Serendipity of course you cannot discount. If you are not lucky it does not matter how good you are. The flip side is, when opportunity knocks who opens the door. 


You have to march forward with complete belief.



Versatility in the team is the next aspect that is of great value. Everyone on the team should be prepared to do what is necessary. It does not help if the person says he can't do it, the attitude should be one of being ready and rising to the occasion. 


The spouse of the entrepreneur needs to be stronger than the entrepreneur independent of whether the entrepreneur is a male or female. This is because the entrepreneur is in his own world with an adrenaline rush trying to conquer the world and all other stuff needs to be handled by the spouse. I have been lucky to have such support from my wife. 


I feel that running a company and the way you run your life is similar. You cannot apply a different set of rules in your life and a different set of rules for the way you run your company.


This Indian sense of Duality, where you should be detached yet care enough to do your best and there is no better place to apply this than in a startup.  One needs overconfidence in oneself which almost borders on arrogance (meant in a positive light), for example an undue belief in oneself. The odds are so highly stacked that maybe mere confidence will not be able to sustain you. You should believe that this is the way to go forward but you should not get too caught up and not listen to the market, then you are dead. One cannot go into the office everyday doubtful; "Am I doing the right thing?", You have to march forward with complete belief, yet you have to keep asking am I in the right direction? Another way to view it is, can I do this better?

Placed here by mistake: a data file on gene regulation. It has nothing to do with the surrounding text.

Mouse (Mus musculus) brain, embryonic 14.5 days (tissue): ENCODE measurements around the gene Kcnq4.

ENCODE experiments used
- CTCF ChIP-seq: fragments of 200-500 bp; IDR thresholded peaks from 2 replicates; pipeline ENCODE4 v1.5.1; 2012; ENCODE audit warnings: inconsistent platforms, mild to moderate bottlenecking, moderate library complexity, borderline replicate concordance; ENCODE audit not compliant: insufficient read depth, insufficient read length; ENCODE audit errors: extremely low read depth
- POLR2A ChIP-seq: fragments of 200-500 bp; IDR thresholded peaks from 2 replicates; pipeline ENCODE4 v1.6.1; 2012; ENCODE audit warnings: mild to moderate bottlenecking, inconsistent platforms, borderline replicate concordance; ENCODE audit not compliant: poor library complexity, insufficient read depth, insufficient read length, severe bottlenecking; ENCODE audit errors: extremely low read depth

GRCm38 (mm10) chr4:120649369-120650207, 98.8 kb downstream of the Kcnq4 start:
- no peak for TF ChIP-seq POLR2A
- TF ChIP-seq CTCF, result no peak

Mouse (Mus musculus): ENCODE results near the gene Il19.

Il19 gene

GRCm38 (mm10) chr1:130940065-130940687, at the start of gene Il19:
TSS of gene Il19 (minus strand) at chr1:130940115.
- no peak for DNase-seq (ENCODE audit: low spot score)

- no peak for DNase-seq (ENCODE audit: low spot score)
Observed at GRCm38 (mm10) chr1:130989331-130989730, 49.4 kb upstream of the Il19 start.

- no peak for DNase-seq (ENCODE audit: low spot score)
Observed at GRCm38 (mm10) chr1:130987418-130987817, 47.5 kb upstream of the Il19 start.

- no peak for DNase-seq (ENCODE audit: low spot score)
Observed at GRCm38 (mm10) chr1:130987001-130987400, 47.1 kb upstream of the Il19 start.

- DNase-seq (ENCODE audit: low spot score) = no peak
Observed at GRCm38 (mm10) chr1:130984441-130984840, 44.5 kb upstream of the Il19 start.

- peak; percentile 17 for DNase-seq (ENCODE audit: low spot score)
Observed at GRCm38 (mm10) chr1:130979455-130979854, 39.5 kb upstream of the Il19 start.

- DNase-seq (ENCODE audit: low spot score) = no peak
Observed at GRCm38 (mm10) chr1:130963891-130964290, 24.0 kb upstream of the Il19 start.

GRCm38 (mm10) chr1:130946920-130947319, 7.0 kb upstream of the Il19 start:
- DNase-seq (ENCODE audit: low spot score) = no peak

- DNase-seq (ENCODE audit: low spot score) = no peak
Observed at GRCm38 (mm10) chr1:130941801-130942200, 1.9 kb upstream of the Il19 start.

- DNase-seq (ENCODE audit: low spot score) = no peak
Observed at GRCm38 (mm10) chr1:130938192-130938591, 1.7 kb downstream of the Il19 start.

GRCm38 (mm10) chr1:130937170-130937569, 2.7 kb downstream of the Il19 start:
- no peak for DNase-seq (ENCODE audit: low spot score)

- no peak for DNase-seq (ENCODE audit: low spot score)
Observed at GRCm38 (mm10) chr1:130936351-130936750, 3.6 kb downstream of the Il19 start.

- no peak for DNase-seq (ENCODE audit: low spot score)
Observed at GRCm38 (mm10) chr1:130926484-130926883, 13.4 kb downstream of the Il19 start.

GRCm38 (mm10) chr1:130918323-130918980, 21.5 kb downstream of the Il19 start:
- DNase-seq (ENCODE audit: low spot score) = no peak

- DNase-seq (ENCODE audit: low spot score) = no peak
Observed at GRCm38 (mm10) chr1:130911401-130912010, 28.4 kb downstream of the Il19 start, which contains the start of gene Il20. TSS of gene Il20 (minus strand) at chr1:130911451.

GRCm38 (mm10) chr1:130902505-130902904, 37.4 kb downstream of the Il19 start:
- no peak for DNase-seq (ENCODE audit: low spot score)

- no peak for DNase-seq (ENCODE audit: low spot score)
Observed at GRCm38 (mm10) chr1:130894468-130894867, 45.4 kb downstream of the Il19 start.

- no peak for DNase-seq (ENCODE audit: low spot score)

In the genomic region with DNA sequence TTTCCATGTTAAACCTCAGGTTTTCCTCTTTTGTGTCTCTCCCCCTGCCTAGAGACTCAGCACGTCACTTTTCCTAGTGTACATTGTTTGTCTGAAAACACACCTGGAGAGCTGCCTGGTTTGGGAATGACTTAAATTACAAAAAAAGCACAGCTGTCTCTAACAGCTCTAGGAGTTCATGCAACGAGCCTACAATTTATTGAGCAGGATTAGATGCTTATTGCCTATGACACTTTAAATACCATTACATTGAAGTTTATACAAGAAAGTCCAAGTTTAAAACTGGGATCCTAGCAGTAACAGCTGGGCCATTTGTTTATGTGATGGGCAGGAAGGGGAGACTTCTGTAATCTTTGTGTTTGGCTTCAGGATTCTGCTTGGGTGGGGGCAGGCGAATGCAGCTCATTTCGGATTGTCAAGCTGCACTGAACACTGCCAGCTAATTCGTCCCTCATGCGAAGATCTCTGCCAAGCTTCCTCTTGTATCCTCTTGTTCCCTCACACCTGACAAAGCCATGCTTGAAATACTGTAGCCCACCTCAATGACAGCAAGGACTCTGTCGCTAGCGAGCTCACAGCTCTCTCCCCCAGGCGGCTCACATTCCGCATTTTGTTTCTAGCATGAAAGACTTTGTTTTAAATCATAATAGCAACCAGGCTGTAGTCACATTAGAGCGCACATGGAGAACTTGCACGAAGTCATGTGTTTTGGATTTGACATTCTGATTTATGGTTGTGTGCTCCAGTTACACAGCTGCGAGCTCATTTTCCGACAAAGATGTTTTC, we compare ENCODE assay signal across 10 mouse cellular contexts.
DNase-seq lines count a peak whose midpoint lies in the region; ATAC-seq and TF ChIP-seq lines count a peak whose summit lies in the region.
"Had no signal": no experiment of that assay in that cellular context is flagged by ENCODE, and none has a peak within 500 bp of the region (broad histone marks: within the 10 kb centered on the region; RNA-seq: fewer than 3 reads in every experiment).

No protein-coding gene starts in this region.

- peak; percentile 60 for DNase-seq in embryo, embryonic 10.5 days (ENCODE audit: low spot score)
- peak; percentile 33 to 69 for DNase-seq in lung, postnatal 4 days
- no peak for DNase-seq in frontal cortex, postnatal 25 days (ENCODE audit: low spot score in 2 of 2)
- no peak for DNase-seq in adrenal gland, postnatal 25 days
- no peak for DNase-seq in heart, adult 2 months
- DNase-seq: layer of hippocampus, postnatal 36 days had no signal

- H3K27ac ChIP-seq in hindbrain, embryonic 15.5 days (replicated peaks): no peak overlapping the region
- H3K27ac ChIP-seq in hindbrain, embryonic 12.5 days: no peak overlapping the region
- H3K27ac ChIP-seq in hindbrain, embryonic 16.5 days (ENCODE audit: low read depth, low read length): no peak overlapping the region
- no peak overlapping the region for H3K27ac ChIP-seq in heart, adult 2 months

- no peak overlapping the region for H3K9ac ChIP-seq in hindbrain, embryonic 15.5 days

The VC should have a fair picture of all the risks involved and yet be ready to put in the money.



At the same time equally important is the Question what am I doing wrong? This question has to be asked constantly. People who don't ask this question especially in evolutionary markets get killed.  


Also according to me there is no shame in copying but make sure you do it better, anyway at the end of the day execution is much harder than innovation in the business world. But intellectual honesty is something I have to stress on.


A VC's Perspective


As a venture capitalist my advice to entrepreneurs would be to have a dream that you believe in totally.  So much so that you should be able to convince the VC that some adverse conditions cannot pull you down. The first stage when you approach a VC is selling your dream. If you can get the other person to be excited enough about your dream then you have a partner. Companies find it far easier to get the first round of financing than the second round because then you will have to have some evidence that the dream is reality. Set the expectations low yet get the VC excited enough to give you the money. It is possible to strike the right balance.  


Vision transplant on the other hand is fatal. Your vision is your reality . The VC can't translate your vision nor should he attempt to transplant his vision to the team. It is the responsibility of the entrepreneur to work and prove himself worthy of the money invested by the VC. The VC must realize that the entrepreneur is putting his life on the line while he is asking the VC to merely put his money on the line. As long as you have given it your best shot you need not feel guilty of the VC losing his money. That is solely his responsibility.  For example decision making in engineering is based on 80% known and 20% unknown. In sales it is 40% known and 60 % unknown, in marketing it is 20% known and 80% unknown and in investing in a venture it is 5% known and 95 % unknown. This 5% known has to be transparent and the rest of the 95% is about compatibility between the people.


The other things a VC can do is ask the right questions and connect the entrepreneur to the right people, encourage the entrepreneur to think in new directions. Anyway the joke is that it takes 7 years and 40 million dollars to spot a bad VC! 


Finally the basic premise that needs to be followed is the willingness to do what is right as opposed to saying the words that I will do what is right. 


Arathi. P Balaji 


Issue BG74 May07